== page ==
In this day and age, we as humans have come to develop as a comfortable and convenient race. Ever since we have initiated the stages of the technological era, the amount of comfortability and convenience that we have added to our day to day lives have been growing in sequence with our inventions. We started as primitive creatures with a high capacity of development. Regrettably this ability has brought upon us a cursing that we will have to soon start taking serious action on. With our industrial, technological, and social evolution, have also come the troubles that we have been implementing into our beloved planet. This everlasting practice that we have made out of damaging our own home, seems to only be growing by the minute.
Convenience, like I mentioned before, fits a perfect description to the global society we have grown to form. In the United States alone, we see convenience everywhere; we even call our stores “convenience stores.” A few decades ago, when this was all starting, it painted an amazing picture to the public. Supermarkets full of plastic-wrapped food that will last you weeks, plastic containers that will hold your produce healthy for as long as you want to keep them in the fridge, sponges made out of synthetic materials that make them be so durable that you can almost pass them down to the next generation; plastic absolutely everywhere. Looking at it from an uninformed perspective, it is amazing. We love it so much because it lasts a long time, it holds anything and everything, it comes in all shapes and forms, it is light weight and easy to use, and most of all: it is highly convenient. Sadly, all the reasons that make us love it so much, are also a huge proof as to why we should start hating it. Plastic’s longevity is the biggest threat that it poses to nature. All the chemicals and materials that are mixed into it are the ones that allow it to not only last thousands of years, but also to essentially never biodegrade. Only because an item made out of plastic is no longer visible to the human eye, it does not mean that it biodegraded. Paradoxically, it actually means something really bad: that it has degraded into microplastics.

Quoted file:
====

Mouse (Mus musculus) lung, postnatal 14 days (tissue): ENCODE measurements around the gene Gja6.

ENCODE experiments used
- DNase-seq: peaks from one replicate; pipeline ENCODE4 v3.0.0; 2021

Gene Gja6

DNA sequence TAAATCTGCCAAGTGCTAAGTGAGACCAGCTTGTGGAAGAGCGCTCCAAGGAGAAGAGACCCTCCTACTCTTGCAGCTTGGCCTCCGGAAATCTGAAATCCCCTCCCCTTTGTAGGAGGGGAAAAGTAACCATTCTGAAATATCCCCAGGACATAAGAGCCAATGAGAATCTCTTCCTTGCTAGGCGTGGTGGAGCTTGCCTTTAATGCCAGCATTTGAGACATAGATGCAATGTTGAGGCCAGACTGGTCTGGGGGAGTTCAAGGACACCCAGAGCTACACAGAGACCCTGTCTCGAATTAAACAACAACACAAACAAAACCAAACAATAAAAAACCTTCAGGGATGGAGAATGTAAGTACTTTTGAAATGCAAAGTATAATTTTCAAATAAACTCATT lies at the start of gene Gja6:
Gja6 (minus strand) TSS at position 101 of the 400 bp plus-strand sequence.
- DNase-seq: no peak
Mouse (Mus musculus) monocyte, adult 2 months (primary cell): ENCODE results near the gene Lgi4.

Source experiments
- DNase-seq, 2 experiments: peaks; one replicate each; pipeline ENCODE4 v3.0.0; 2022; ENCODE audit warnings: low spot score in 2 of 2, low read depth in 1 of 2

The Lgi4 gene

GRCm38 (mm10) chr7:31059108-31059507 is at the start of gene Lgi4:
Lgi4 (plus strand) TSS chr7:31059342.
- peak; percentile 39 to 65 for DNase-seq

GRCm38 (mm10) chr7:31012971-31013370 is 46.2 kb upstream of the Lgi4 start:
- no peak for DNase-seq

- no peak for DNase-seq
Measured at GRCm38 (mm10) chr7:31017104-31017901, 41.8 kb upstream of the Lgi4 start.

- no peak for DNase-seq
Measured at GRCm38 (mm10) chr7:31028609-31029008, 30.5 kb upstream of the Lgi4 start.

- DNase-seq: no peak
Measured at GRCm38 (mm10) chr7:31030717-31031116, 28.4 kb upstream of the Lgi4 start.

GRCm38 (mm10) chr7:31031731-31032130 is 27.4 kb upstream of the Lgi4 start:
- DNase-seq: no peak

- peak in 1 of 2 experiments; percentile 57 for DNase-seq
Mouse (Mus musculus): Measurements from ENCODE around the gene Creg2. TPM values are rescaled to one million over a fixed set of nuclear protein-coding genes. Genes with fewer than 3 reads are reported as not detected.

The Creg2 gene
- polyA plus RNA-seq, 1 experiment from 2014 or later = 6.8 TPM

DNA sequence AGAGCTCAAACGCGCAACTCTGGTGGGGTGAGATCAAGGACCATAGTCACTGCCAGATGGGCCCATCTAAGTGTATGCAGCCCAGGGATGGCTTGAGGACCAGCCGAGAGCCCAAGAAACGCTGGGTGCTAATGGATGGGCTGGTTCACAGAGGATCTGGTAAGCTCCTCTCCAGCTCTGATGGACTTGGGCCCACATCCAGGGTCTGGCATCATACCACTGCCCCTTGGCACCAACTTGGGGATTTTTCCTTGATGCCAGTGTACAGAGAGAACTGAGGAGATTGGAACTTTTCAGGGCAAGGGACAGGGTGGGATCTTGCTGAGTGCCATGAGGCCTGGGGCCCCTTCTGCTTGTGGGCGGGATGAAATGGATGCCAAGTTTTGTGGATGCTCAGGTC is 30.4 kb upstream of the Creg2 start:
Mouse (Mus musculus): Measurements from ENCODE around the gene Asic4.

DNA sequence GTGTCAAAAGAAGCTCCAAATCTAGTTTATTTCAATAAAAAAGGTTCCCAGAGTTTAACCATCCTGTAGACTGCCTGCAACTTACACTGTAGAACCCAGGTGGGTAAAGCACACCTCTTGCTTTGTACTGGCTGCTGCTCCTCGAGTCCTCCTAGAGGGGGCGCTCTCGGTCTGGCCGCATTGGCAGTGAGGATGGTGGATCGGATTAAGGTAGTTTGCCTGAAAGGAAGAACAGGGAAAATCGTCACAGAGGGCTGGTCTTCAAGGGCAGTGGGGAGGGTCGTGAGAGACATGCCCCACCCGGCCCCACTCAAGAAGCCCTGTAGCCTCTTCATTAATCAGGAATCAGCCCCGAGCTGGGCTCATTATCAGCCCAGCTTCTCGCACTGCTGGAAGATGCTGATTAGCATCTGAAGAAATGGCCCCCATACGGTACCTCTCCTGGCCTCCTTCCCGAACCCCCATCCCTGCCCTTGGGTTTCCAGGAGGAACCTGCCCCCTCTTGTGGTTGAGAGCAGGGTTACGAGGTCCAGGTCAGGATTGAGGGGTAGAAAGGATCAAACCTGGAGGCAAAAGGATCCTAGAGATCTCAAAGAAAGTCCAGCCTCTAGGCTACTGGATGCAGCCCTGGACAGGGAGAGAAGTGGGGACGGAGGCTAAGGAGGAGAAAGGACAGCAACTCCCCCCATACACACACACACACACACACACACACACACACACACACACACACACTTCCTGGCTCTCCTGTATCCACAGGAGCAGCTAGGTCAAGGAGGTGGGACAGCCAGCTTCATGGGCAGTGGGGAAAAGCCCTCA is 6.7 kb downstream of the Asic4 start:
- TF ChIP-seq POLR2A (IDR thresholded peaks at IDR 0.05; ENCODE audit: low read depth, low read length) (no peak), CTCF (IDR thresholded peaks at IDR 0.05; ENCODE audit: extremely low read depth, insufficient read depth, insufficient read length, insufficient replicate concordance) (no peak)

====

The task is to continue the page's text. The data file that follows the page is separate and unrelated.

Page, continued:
Microplastics are tiny pieces of plastic that were once a big marketed item used (and made) by us. For some, it might be unbelievable to think that such a small thing could do so much harm, but that is where the big problem arises. Little to none information exists on the health risks that these microplastics present to the human being. However, we do know that there are most definitely risks, as these tiny particles are natural gatherers of harmful things such as chemicals and heavy metals (Nithin Coca, May 27th of 2016). The fact that we have yet to learn what the harm is behind these tiny plastics should be a red flag for us as a global society to start taking action. Whether we like it or not, they are everywhere. It has been shown in studies that they are not only in our oceans, but also in the air we breathe in. It is a scary, urgent situation that we have brought upon ourselves, which in effect, means we should take full responsibility for it.